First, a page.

Colina Bruce shares her love for candle-making with the community.

When Noir Lux Candle Co. founder Colina Bruce named a candle “Manifest That Ish” in honor of the new year, she did more than just reference the law of attraction: The company that started in her kitchen opens as the Noir Lux Candle Bar at 3020 Warren Place in Belltown February 12.

Like so many who found themselves with unprecedented free time at some point over the last couple of years, Bruce's business started as a pandemic hobby making candles for friends. Their positive response encouraged her to pursue the side hustle she'd always wanted. "It sounded really crazy and random,” Bruce says, but she started Noir Lux Candle Co. and hoped to sell around a dozen candles a month—more of a hobby than a way to meaningfully supplement her nonprofit-sector income.

She sold her first 100 in a matter of hours. 

Bruce creates scents with a sense of nostalgia: for summer day parties, Seafair, you name it.

Soon Bruce found herself hosting candle-making classes for birthdays, bachelorette parties, and local organizations like the College Success Foundation (of which she’s an alumna). When she saw how much people loved making candles from scratch, she knew she wanted to find a brick-and-mortar location “where people could come in whenever they wanted" (reservations appreciated!) to pour their own creations from her selection of over 50 fragrances. “Things just kind of fell in place.” Now, Noir Lux is her full-time job.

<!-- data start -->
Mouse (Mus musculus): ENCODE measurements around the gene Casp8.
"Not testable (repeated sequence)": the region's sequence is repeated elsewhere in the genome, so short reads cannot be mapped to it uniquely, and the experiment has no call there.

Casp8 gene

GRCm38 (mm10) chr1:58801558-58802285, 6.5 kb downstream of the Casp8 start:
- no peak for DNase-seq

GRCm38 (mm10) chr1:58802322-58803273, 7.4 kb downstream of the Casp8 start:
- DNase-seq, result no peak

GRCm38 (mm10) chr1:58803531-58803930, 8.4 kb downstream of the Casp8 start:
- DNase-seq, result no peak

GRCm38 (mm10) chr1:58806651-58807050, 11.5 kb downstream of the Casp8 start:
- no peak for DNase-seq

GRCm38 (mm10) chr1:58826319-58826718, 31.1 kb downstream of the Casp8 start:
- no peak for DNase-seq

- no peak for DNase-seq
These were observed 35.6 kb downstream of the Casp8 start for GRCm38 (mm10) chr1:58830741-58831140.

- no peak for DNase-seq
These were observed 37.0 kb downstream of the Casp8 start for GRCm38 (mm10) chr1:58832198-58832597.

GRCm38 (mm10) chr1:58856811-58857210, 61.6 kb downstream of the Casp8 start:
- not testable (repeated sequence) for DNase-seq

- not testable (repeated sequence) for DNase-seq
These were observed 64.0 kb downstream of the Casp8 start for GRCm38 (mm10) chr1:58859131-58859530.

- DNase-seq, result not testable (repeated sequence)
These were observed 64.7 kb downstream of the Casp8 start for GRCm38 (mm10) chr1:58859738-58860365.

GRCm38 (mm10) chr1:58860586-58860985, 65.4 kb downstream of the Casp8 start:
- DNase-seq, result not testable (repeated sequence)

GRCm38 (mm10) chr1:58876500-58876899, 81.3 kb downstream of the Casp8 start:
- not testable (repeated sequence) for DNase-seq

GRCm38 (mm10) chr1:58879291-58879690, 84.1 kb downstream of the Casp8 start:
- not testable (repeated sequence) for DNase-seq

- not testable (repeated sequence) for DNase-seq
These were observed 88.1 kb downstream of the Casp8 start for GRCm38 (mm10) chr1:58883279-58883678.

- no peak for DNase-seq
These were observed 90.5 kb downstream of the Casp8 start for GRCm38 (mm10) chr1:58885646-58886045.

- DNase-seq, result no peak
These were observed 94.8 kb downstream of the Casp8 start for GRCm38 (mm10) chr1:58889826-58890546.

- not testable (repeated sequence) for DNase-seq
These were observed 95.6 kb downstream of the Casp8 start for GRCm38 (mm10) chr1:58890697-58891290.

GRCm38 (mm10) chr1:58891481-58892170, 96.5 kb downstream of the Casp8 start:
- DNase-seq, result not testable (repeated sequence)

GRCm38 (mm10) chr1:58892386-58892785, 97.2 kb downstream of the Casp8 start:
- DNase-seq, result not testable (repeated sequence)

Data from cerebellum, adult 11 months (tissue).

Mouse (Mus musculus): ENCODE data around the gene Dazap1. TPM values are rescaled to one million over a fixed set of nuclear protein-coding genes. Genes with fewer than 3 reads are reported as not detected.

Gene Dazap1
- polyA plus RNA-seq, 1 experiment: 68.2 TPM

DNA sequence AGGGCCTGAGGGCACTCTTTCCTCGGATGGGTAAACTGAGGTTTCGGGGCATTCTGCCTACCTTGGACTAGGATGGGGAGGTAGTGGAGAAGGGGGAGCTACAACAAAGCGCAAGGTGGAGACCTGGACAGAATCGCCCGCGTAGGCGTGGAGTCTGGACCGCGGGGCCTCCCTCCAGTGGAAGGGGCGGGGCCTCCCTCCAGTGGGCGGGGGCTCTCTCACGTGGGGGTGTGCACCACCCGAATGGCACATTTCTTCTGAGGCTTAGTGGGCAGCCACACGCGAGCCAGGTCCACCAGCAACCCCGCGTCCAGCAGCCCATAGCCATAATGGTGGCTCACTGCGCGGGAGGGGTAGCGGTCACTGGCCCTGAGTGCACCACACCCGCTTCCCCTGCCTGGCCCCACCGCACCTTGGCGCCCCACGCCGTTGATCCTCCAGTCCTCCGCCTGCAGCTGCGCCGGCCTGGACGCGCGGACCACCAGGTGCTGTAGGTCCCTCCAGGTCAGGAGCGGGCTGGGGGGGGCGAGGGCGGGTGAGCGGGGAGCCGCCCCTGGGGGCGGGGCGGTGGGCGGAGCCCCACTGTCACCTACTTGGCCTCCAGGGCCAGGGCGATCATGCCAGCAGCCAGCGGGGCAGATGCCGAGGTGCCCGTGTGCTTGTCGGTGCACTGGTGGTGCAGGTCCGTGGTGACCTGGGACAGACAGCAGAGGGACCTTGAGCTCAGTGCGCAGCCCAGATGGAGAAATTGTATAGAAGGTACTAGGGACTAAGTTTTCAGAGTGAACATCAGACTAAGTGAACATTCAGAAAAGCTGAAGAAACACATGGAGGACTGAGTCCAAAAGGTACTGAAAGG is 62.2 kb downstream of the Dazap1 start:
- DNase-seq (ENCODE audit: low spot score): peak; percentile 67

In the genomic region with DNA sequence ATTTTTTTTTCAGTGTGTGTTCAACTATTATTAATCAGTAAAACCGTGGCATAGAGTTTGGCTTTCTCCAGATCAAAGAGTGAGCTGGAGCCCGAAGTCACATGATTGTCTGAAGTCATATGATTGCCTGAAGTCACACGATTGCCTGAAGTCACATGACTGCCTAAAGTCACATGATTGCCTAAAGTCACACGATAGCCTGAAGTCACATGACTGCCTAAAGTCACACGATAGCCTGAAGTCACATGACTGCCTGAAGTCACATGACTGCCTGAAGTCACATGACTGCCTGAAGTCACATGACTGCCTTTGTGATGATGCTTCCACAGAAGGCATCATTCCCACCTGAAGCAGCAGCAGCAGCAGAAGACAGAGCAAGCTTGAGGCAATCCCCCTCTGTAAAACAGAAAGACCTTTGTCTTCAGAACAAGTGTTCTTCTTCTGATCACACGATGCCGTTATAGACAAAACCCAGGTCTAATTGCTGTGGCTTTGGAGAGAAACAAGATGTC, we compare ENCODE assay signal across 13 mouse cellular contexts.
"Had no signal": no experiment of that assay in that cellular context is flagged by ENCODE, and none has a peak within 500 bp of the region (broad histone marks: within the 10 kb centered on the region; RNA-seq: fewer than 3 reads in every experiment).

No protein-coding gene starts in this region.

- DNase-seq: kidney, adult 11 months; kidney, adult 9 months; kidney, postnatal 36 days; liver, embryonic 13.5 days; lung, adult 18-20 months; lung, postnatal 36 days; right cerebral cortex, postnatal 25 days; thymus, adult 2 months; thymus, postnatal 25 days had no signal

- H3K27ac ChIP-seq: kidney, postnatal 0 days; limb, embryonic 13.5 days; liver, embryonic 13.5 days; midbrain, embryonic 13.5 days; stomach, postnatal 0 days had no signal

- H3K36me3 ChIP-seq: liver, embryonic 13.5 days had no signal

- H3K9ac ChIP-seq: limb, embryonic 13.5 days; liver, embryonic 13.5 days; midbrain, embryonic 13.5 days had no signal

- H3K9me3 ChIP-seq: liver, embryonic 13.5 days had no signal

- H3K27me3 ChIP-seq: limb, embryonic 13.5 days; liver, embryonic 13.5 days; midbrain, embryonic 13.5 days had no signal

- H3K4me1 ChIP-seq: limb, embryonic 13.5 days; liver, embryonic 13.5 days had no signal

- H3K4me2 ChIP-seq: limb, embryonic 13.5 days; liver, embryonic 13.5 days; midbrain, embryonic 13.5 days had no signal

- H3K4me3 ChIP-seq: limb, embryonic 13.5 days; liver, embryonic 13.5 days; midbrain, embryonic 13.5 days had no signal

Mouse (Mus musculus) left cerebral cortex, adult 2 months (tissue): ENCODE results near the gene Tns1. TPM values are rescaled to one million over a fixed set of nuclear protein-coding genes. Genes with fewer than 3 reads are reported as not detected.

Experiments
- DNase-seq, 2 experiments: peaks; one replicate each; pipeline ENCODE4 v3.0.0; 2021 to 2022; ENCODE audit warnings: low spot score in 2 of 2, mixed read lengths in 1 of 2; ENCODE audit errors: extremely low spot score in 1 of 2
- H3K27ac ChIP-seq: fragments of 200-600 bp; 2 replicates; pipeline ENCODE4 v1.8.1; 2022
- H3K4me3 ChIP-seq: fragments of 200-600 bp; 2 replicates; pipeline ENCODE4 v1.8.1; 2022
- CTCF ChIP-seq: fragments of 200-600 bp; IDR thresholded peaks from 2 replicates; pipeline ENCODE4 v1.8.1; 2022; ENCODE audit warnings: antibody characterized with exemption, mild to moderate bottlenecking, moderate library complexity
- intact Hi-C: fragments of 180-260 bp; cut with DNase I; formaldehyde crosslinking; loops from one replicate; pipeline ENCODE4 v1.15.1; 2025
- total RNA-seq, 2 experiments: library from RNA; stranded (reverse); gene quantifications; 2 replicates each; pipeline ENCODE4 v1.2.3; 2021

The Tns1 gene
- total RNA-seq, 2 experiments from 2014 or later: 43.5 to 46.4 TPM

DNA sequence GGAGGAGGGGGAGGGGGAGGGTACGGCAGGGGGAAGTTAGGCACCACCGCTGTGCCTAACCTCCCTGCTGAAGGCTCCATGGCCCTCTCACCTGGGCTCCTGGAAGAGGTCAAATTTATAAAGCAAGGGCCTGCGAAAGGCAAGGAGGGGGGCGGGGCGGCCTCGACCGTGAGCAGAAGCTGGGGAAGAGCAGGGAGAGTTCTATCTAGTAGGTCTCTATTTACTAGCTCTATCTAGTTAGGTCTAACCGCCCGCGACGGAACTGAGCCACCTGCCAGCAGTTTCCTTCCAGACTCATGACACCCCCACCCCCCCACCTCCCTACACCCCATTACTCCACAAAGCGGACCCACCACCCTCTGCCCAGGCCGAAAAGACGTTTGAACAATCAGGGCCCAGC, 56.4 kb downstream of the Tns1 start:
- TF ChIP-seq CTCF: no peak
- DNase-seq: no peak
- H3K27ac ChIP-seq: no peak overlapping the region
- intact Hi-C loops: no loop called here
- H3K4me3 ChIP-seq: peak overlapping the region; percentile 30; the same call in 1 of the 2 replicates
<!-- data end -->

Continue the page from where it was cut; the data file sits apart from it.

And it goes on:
Finding a spot in the heart of Seattle feels especially meaningful for Bruce, who grew up sweeping hair in her mother’s Central District hair salon before gentrification in the historically Black Seattle neighborhood forced it to shut. “Having something that we can have to build generational wealth and that I can have my daughter come in and be a part of is really amazing to me,” Bruce says. “I don't take it lightly.”

Ten percent of proceeds from this candle go to YouthCare.

The feeling of being part of something greater than herself is present from the very beginning of Bruce’s story as a business owner, when her “awesome village” of supporters turned out in droves to buy her products even though “they had never even smelled the candle,” Bruce says.

She hopes Noir Lux’s new location can help her pay it forward: A retail section will feature small, Black-owned businesses like hers; collaborations under her Candles for a Cause collection send 10 percent of proceeds to local nonprofits like YouthCare, whose Home Is Power candle was designed and created by a young person exiting homelessness. 

“People have seen the journey of Noir Lux as something that has blossomed organically,” Bruce says, “but that also has come to fruition through hard work and the support of the community.” That's a mix we can get behind.

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